Just started reading (bits of)
Structure and Interpretation of Computer Programs
I thought this quote from the dedication section was beautiful:
“I think that it’s extraordinarily important that we in computer sci- ence keep fun in computing. When it started out, it was an awful lot of fun. Of course, the paying customers got shafted every now and then, and after a while we began to take their complaints se- riously. We began to feel as if we really were responsible for the successful, error-free perfect use of these machines. I don’t think we are. I think we’re responsible for stretching them, setting them off in new directions and keeping fun in the house. I hope the field of computer science never loses its sense of fun. Above all, I hope we don’t become missionaries. Don’t feel as if you’re Bible sales- men. The world has too many of those already. What you know about computing other people will learn. Don’t feel as if the key to successful computing is only in your hands. What’s in your hands, I think and hope, is intelligence: the ability to see the machine as more than when you were first led up to it, that you can make it more.”
—Alan J. Perlis (April 1, 1922 – February 7, 1990)
You can find the book to download here
I have been busy running through ideas for automated instruments I could use to enrich my performances at open mic nights. One of the main points of interest for me is percussion as it is usually quite over looked at open mic nights apart from the occasional set of bongos. I have been drawing up sketches for a snare drum played using dropping marbles and also for a cassette player hack. The main hurdle for any automated instrument is how will it be sequenced to play itself. Last night I sat down for a while and coded a very very basic sequencer in processing that controlled an Arduino with Firmata installed. There is nothing fancy about the code but I believe this will be a good solid starting point for most of the automated instruments I could ever imagine. There are some images below of the basic setup and a video of the sequencer on the screen and the Arduino carrying out the sequence using LED’s. I am quite happy to publish the source code on request.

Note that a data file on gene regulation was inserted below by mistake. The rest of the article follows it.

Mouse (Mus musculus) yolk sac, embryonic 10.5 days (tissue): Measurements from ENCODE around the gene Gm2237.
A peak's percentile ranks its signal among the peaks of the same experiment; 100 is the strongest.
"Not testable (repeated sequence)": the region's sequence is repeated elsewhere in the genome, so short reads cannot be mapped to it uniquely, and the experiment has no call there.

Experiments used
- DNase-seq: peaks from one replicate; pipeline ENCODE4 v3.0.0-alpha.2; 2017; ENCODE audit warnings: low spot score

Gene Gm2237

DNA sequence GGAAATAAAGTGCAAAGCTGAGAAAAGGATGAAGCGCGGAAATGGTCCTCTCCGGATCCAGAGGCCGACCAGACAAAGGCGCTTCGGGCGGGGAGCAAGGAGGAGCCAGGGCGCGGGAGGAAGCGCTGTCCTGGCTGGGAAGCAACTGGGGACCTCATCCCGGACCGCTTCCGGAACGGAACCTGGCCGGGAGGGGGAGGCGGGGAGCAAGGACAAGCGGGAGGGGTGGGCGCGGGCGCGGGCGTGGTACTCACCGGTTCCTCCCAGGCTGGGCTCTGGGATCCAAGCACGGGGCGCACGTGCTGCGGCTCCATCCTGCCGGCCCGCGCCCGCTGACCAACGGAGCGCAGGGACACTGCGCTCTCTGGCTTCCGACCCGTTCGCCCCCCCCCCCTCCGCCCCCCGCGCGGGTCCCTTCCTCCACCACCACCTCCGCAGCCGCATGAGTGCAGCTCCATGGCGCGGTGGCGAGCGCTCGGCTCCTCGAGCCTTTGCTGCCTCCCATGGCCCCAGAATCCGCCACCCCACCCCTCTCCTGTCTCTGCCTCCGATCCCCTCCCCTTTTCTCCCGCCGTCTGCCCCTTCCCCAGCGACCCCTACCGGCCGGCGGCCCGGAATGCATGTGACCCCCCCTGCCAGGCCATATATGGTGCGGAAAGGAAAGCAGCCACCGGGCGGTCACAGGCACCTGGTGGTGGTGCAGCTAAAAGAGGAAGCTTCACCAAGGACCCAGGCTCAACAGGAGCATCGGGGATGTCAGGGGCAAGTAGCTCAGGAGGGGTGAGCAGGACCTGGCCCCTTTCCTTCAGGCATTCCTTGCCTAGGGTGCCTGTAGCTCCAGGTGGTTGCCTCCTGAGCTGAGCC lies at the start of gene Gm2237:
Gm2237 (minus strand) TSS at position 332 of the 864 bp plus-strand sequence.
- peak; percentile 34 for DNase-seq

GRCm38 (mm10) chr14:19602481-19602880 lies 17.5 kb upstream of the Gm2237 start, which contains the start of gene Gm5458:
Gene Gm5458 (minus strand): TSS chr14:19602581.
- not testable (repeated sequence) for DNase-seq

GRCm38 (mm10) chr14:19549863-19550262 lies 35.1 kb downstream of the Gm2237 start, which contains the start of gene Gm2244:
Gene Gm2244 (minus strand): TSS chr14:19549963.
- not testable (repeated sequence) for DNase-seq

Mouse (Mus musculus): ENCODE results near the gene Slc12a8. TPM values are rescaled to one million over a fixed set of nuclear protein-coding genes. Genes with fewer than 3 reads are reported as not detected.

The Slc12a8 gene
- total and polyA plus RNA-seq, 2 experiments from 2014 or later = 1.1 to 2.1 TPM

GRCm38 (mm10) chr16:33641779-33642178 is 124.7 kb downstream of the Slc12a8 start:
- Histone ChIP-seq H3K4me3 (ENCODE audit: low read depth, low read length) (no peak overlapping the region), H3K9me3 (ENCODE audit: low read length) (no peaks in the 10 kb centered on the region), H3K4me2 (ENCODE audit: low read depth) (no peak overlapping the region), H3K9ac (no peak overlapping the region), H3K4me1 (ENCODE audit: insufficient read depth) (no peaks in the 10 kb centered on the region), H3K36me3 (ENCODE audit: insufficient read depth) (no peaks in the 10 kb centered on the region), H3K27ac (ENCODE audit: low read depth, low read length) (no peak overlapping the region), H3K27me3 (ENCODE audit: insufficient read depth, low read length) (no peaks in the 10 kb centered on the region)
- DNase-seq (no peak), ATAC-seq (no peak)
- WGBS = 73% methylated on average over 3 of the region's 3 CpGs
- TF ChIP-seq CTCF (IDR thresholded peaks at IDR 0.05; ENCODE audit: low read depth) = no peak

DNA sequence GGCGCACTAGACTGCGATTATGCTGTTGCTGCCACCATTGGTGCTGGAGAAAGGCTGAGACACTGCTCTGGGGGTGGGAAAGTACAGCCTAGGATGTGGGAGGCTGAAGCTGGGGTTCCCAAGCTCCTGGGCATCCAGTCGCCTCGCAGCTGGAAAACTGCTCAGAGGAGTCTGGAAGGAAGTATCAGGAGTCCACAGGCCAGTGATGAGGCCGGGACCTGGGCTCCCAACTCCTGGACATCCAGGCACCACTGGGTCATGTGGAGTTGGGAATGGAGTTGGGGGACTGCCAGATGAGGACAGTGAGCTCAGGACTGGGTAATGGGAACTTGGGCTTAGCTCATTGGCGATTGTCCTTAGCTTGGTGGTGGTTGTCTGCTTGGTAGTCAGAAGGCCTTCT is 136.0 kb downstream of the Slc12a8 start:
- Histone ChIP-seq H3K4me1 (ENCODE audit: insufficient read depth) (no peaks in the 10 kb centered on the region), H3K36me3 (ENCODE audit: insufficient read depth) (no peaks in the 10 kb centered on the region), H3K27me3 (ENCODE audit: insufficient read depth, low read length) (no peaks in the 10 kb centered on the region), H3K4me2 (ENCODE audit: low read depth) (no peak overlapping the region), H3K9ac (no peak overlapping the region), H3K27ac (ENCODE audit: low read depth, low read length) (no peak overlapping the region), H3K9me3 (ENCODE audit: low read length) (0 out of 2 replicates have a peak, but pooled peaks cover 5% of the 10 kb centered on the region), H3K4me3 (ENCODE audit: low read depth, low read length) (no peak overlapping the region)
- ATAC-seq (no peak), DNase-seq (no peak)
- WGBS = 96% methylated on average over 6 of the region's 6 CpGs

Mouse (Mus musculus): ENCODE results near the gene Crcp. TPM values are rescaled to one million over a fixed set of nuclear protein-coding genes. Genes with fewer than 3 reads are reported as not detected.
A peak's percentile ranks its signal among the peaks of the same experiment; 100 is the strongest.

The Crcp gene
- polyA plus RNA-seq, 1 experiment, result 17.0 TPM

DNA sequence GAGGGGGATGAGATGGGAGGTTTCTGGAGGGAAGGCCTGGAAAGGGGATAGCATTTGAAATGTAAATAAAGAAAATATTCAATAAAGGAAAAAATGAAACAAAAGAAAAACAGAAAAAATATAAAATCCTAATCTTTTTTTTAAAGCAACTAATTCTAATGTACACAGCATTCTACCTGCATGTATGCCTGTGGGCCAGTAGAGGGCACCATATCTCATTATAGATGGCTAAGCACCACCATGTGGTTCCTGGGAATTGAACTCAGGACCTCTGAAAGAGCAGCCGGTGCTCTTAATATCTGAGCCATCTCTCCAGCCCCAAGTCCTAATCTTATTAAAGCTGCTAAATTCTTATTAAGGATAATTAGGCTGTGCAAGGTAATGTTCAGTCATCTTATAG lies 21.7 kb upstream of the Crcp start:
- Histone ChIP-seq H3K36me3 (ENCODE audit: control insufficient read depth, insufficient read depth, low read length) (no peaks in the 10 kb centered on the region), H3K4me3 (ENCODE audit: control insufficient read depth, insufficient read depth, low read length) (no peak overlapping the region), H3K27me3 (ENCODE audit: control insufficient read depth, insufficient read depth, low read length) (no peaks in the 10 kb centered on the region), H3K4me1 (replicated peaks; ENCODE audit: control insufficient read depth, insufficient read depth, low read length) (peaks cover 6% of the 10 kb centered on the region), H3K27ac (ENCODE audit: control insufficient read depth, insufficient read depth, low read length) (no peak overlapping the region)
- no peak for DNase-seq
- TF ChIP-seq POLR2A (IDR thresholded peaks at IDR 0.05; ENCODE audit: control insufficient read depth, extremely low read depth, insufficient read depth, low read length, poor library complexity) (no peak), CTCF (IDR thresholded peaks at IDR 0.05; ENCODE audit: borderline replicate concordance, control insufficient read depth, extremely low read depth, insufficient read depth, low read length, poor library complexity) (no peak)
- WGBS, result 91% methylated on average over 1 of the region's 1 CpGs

Above is one of my Favorite examples I have seen so far of augmented reality. It was coded by Saqoosha who I am very thankful to as he was one of my main sources of information and documentation for the FLARToolkit.
The last two days I have spent bashing about with the FLARToolkit for AS3. Its very addictive and there are some very good example online. In the end I produced some working examples by mixing the examples given by Mikko Haapoja and saqoosha.net into one AS3 file. I can’t wait to see where these experiments will take me and i hopefully post them up here soon.
Recently i have been working alot with processing which if you have not tried i really guarantee it for image manipulation, real time web cam tracking and general interaction experiments. Part of an applet i recently wanted to produce involved shapes flaying out of the bottom of the screen. These objects must obey gravity and act like real objects when you throw them in the air. These sort of behavior is know as projectile motion. I am no mathematician by any standards but i found this brilliant tutorial on the subject of projectile motion. I worked through from the very beginning and was easily able to produce this effect. Its a very very good tutorial and i went through a lot of complicated mind boggling sites to find it. So if your interested in this subject the try this:
Don’t rush through it because the beginning parts are vital to understanding the last parts.
image from the Kitty throw game; bored try it!
This is a very poetic project and a very beautiful idea. The author and creator of the program decided it would be nice to have a way to convert the beauty of the retina in an eye in to music. He’s Using Processing as the backbone and creating OSC which are then picked up by SuperCollider.
I have not looked at SuperCollider yet but it does look like an excellent piece of software for producing real-time audio synthesis and algorithmic composition. So watch out in the future for experiments on my blog using this software.
heres the video showing the EyeSequencer:
this project was found on Makezine.com
Makezine found this project on: http://blog.califaudio.com